Here is a failed essay I wrote for First Things magazine. I can only suppose you have higher standards, so I’m offering it to you for your enjoyment. It is in response to a 1997 essay by Harvard scientist Dr. Richard Lewontin, which you can read here.
Two brick statuettes stood side by side, each holding a pair of inlet lights and, had I not known better, a nose. They looked at me like stolid sentinels, but their ruddy cheeks gave them away: they were cheery old uncles, trying to get a rise out of me. They were located at the intersection of Twelve Mile Road and Alycekay drive, the two Gentle Giants who guarded the fairy land I called “Grandma’s House”.
In truth, they were only two pillars attached to a gate. I’ve searched for the faces on Google maps – they’ve long been pillaged by some devilish machine. But for years, to me, I could not think of them as anything but faces. In fact they belonged to some unknown corporate entity. It never occurred to me that these had any pragmatic purpose, or rather, the purpose to me seemed sufficiently pragmatic: to stand, winking at curious passersby. That they would receive monthly renumeration, I only assumed.
I suppose this is the sort of useless sentimentality Dr. Lewontin means to critique, when he writes in his 1997 essay Billions and Billions of Demons: “The problem is to get [people] to reject irrational and supernatural explanations of the world, the demons that exist only in their imaginations, and to accept a social and intellectual apparatus, Science, as the only begetter of truth.” But does he indeed see Science as the only arbiter of truth? I doubt it. He believes in the hidden giants as much as I do – only he calls them by a cruder name.
This is because looked at squarely, Lewontin’s claim to materialism has as much rhetorical power as mine to being Secretary of State. The claim can be accepted only insofar as it is untried. The psalmist declares, “the fools says in his heart, there is no god”. But what makes him a fool is his not saying the same with his hands. He is not consistent. The fool, in truth, is a customer of bad credit, borrowing from theism as needed without interest. Lewontin may claim to believe he is only $1.85 worth of chemical compounds. In that case Lewontin’s mortician will one day know more of him than his wife. But I doubt he will have the mortician give the eulogy: “He was 10 cents worth of magnesium. Now that is very useful.” The materialist is only a partial materialist, or put positively, a fair-weather theist. The Psalmist’s fool is spurned not so much for being an atheist as for thinking himself one. He is indicted not as a heathen, but a schizophrenic. The same applies to Lewontin’s claims above.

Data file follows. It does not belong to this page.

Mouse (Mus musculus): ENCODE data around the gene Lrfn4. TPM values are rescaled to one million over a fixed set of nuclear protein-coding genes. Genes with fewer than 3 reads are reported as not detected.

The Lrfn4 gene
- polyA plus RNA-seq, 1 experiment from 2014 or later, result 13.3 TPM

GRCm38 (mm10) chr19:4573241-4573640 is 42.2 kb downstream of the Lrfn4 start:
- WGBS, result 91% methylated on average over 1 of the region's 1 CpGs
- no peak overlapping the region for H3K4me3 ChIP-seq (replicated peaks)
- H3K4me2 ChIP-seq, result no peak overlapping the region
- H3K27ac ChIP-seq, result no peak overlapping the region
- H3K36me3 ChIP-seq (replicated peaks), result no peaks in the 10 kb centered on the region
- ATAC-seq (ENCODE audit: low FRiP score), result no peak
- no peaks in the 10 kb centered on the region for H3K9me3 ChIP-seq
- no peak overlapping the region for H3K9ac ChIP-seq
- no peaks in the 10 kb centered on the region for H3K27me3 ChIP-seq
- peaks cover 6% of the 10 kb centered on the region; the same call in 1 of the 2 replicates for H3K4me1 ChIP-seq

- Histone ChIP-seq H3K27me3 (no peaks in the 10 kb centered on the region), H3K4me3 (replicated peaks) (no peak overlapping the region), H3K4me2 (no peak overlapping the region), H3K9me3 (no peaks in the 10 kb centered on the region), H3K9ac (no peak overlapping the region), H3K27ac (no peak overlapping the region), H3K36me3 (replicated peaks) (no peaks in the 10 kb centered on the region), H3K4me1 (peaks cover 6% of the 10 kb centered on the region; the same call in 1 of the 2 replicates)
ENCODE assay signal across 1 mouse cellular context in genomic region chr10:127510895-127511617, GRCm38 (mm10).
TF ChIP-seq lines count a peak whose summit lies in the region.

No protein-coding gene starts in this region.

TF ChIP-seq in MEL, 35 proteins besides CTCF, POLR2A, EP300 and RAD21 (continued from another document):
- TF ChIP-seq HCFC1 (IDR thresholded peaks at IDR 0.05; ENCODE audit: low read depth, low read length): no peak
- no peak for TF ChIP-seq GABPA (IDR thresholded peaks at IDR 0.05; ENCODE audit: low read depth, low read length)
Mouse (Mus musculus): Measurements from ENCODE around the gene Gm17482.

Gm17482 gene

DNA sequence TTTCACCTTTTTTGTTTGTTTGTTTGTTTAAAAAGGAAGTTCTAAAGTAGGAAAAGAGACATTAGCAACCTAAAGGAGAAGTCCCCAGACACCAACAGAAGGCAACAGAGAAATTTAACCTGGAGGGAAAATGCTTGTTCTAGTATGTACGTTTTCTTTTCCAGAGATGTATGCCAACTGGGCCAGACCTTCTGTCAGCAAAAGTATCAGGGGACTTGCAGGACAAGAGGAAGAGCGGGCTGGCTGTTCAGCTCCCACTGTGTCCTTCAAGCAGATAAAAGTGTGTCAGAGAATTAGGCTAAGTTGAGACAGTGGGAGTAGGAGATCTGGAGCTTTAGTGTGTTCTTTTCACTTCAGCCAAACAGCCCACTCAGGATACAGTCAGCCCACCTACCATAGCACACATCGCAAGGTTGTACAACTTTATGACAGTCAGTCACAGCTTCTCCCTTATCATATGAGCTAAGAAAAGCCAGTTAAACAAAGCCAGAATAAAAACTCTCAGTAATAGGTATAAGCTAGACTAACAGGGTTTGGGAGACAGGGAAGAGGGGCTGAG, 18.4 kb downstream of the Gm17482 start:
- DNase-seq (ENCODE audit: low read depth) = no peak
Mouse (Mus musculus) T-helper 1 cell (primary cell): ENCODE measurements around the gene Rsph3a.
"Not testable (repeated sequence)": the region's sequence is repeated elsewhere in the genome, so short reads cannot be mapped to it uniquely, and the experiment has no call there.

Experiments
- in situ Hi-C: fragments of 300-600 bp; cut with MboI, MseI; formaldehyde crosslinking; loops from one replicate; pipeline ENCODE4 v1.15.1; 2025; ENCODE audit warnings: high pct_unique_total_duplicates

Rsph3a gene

This is evident for two reasons.
First, there is a kind of religious fervor to Lewontin’s worldview which compels him – convicts him, even – that somehow the world could be made better. For him this means treating Scientific inquiry as the omnibus of truth, the sole begetter of practical reason. That we fail to do this, in his words, is “the problem”. But the true materialist would not say such things. The eminent mathematician Blaise Pascal noted that the idea of “problem” is loaded: it implies both an ideal and a Fall, two concepts which the materialist has smuggled in from the Christian narrative. The true materialist refuses to say “problem” because she can only shrug her shoulders at the universe. Why should it be one shape and not the other? Why should we corral to make my head squarer, or my skin blue? Eat, drink and be merry – tomorrow we die. The true materialist is out carousing, not postulating. The materialist doesn’t see problems, only opportunities.
Second, the true materialist is not interested in truth as a Solution or anything else. This is because, first, he recognizes that “truth” is merely a randomly firing synapse in his brain, a chemical compound useful to his species. It is not a thing out there – it was what must be believed to spear the Mammoth. His conclusions are as chemical as mine, and his assertion of them is only one of power.